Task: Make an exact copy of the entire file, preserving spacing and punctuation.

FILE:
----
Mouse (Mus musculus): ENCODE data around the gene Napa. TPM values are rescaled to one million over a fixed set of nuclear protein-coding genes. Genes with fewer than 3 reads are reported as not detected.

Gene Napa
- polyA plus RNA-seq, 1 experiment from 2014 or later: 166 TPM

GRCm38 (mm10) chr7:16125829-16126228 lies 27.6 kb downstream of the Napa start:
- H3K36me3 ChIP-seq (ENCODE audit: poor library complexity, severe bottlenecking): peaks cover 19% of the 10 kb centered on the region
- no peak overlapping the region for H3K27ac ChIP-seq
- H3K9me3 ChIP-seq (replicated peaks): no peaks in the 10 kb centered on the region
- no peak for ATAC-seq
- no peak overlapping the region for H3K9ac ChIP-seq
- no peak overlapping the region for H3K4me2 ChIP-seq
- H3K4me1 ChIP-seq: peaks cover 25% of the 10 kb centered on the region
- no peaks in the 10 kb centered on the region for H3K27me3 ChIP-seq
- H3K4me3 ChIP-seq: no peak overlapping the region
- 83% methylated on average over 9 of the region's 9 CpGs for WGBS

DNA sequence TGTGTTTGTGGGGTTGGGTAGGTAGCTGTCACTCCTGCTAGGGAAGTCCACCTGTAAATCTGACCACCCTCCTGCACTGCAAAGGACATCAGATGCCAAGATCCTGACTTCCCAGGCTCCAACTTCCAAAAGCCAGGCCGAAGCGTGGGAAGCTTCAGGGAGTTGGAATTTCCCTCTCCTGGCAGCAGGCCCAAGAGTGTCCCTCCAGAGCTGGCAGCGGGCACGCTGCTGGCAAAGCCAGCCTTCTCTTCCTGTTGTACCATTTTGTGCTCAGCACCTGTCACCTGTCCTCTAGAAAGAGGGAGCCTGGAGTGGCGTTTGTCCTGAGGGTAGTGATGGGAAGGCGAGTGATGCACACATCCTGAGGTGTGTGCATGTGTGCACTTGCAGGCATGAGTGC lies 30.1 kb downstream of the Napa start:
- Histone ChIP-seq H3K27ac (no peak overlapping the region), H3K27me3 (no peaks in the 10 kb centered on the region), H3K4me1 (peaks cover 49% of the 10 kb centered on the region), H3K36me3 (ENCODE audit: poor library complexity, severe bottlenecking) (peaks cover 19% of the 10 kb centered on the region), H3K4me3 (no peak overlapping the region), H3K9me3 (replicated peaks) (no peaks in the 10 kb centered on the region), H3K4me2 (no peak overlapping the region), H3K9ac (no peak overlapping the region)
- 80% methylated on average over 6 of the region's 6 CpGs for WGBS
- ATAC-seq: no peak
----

Mouse (Mus musculus): ENCODE data around the gene Napa. TPM values are rescaled to one million over a fixed set of nuclear protein-coding genes. Genes with fewer than 3 reads are reported as not detected.

Gene Napa
- polyA plus RNA-seq, 1 experiment from 2014 or later: 166 TPM

GRCm38 (mm10) chr7:16125829-16126228 lies 27.6 kb downstream of the Napa start:
- H3K36me3 ChIP-seq (ENCODE audit: poor library complexity, severe bottlenecking): peaks cover 19% of the 10 kb centered on the region
- no peak overlapping the region for H3K27ac ChIP-seq
- H3K9me3 ChIP-seq (replicated peaks): no peaks in the 10 kb centered on the region
- no peak for ATAC-seq
- no peak overlapping the region for H3K9ac ChIP-seq
- no peak overlapping the region for H3K4me2 ChIP-seq
- H3K4me1 ChIP-seq: peaks cover 25% of the 10 kb centered on the region
- no peaks in the 10 kb centered on the region for H3K27me3 ChIP-seq
- H3K4me3 ChIP-seq: no peak overlapping the region
- 83% methylated on average over 9 of the region's 9 CpGs for WGBS

DNA sequence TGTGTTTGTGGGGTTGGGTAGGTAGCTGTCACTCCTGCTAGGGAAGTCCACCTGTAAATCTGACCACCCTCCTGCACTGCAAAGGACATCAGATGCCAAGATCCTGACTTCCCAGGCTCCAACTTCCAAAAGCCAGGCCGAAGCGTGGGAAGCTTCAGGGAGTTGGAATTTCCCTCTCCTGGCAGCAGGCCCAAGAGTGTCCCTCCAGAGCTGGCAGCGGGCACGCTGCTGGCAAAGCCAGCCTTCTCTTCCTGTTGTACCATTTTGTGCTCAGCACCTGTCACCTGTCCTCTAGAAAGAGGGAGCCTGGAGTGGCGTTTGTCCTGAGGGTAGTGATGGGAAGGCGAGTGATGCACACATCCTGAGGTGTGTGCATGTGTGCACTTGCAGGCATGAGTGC lies 30.1 kb downstream of the Napa start:
- Histone ChIP-seq H3K27ac (no peak overlapping the region), H3K27me3 (no peaks in the 10 kb centered on the region), H3K4me1 (peaks cover 49% of the 10 kb centered on the region), H3K36me3 (ENCODE audit: poor library complexity, severe bottlenecking) (peaks cover 19% of the 10 kb centered on the region), H3K4me3 (no peak overlapping the region), H3K9me3 (replicated peaks) (no peaks in the 10 kb centered on the region), H3K4me2 (no peak overlapping the region), H3K9ac (no peak overlapping the region)
- 80% methylated on average over 6 of the region's 6 CpGs for WGBS
- ATAC-seq: no peak